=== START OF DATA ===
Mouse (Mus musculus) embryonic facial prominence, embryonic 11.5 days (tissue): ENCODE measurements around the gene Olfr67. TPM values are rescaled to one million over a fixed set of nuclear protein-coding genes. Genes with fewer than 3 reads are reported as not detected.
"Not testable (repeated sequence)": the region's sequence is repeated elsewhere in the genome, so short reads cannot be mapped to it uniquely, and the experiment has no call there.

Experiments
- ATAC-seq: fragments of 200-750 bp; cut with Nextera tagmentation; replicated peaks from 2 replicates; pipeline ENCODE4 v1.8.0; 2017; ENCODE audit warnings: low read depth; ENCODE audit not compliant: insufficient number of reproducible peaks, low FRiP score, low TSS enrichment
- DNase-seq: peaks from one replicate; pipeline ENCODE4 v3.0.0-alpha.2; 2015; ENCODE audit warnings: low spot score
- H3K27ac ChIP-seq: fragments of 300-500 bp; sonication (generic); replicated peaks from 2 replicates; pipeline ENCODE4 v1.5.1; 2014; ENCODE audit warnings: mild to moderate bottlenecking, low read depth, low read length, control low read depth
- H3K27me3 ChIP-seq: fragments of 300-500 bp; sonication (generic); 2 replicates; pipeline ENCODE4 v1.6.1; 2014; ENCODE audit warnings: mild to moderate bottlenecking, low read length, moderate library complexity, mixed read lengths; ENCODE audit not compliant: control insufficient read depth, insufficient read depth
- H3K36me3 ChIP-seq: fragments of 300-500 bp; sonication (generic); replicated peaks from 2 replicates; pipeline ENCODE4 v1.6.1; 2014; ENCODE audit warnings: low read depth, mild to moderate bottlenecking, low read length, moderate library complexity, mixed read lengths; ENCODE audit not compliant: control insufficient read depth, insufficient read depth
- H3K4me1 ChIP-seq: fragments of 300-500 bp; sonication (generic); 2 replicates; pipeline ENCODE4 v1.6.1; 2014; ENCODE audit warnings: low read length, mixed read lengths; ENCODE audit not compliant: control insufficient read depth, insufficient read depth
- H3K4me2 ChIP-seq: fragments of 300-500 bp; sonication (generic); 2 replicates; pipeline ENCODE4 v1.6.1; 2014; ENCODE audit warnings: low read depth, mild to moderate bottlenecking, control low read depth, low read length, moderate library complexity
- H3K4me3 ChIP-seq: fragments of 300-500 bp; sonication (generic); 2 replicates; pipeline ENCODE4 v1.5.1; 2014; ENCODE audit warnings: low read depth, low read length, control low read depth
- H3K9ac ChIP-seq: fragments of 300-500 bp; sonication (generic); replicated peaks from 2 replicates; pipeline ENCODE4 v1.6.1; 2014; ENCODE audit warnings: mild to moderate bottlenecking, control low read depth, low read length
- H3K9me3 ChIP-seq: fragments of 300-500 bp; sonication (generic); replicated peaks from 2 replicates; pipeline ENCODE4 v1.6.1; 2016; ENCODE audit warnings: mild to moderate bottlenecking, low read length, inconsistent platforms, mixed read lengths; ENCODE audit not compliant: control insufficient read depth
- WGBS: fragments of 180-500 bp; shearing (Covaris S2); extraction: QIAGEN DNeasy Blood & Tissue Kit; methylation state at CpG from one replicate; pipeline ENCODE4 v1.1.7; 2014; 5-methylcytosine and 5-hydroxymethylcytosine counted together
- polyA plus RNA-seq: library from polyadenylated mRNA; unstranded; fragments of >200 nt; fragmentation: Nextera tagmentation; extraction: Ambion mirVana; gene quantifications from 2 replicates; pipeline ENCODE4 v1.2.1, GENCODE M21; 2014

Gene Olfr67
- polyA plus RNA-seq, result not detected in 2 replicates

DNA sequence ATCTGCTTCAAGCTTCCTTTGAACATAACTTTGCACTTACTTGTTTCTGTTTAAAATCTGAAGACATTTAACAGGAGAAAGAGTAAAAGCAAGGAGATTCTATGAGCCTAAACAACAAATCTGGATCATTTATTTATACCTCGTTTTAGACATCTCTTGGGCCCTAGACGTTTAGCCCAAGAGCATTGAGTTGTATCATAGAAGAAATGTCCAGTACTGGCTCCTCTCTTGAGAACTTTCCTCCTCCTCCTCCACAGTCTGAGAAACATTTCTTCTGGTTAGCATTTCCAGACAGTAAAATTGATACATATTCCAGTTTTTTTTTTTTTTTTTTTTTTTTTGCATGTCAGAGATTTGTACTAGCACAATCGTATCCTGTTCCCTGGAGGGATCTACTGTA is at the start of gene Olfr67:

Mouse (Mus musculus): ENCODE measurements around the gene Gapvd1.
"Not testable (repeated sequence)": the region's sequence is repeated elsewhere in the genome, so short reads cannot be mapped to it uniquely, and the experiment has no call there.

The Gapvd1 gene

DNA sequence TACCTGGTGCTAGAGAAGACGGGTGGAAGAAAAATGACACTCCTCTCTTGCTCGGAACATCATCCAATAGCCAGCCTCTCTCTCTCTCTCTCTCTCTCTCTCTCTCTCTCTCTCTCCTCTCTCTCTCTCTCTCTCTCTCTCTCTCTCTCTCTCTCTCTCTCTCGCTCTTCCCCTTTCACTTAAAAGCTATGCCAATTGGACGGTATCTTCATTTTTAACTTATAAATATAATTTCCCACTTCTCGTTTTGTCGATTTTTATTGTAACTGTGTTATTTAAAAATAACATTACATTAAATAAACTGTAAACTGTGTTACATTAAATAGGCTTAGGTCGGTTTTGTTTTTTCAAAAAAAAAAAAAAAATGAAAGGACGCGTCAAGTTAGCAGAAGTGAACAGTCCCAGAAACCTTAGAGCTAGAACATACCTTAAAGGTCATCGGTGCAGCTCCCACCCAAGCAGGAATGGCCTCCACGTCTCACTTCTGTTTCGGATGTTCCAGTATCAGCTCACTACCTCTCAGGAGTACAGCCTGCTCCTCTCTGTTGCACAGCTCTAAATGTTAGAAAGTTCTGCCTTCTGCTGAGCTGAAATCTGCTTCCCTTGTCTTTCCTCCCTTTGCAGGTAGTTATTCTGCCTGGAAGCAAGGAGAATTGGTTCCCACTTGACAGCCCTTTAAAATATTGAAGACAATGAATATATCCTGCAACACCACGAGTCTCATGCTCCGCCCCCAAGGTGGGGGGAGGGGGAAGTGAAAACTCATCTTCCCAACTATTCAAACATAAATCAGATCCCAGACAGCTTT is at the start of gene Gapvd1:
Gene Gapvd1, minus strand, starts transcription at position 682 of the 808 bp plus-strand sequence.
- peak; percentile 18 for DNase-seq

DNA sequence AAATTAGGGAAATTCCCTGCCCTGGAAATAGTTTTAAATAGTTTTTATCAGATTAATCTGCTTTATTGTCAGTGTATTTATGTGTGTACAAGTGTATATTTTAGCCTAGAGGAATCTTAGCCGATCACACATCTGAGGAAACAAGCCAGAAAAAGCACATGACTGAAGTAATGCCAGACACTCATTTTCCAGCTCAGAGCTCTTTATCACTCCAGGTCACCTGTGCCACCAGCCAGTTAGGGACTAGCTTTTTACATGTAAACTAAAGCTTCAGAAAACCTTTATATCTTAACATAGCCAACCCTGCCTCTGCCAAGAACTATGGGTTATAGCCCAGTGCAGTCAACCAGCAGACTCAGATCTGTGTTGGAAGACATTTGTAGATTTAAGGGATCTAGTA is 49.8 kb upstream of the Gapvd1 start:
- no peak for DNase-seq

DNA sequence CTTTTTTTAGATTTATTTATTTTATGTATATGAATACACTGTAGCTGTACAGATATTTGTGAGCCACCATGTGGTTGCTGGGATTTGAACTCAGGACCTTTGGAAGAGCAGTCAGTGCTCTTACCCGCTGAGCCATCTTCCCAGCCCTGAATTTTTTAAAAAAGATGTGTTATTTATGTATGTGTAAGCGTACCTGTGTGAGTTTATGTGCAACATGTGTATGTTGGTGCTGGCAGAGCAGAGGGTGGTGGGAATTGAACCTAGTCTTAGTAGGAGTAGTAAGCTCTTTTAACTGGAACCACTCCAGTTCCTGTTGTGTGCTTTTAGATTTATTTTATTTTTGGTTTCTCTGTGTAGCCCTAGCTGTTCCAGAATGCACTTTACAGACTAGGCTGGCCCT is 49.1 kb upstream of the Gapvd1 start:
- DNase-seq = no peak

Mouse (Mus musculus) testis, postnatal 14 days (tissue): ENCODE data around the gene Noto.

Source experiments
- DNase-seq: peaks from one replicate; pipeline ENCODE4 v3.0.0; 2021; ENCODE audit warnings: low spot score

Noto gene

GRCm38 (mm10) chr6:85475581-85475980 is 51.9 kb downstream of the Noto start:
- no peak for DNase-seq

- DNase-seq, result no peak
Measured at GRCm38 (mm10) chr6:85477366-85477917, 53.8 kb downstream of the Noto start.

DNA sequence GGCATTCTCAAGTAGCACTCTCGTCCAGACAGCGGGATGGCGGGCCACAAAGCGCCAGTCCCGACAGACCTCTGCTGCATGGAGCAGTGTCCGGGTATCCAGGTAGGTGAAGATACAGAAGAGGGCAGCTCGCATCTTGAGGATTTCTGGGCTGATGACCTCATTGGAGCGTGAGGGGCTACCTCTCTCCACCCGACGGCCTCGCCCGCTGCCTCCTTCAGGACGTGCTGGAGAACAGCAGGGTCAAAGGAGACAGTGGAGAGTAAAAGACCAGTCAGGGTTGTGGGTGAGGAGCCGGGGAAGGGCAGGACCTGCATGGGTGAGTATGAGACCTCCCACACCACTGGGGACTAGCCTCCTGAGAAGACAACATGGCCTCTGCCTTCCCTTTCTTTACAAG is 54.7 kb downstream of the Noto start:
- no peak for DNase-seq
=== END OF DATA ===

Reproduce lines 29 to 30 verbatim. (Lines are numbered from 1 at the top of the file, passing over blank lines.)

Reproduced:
Mouse (Mus musculus) testis, postnatal 14 days (tissue): ENCODE data around the gene Noto.

Source experiments